Firms like BlackRock, Goldman Sachs, Citigroup, and Shell, among others, have produced serious climate reports focused on the transition needed to meet the goals of Paris.

And just look at the signals from nature, at the dozens of “100-year” events—floods, superstorms, droughts, wildfires, record heat waves—taking place in the United States and around the world in recent years. Weather-related losses have tripled since the 1980s.

In the United States, the already strong efforts of our states and cities will loom even larger. States from California, Washington, and Oregon to Minnesota, Illinois, New York, New England, and many others are dedicated to strong climate action and will examine whether there is still more that they can do. Many more states, both red and blue, are charging ahead in developing wind and solar energy.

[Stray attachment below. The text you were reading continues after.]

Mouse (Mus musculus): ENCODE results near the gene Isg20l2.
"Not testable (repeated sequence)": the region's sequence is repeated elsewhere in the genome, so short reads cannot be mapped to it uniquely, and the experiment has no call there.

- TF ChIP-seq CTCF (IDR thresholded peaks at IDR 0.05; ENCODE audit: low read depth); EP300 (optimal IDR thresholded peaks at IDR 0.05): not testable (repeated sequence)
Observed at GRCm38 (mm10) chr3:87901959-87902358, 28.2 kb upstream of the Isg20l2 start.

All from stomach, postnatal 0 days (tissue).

The dozen US cities that are part of the global C-40 group on climate change account for 25 percent of US population and 30 percent of US GDP. In Mexico City last December, they promised to deliver action, regardless of what the new Trump administration decided to do.

Business also has a crucial role to play in driving the clean energy transformation. The boom is well under way. Wind and solar accounted for two-thirds of all new electric capacity in the United States in 2016. Costs of wind and solar have dropped over 80 percent in the past eight years for solar PV and over 60 percent for wind.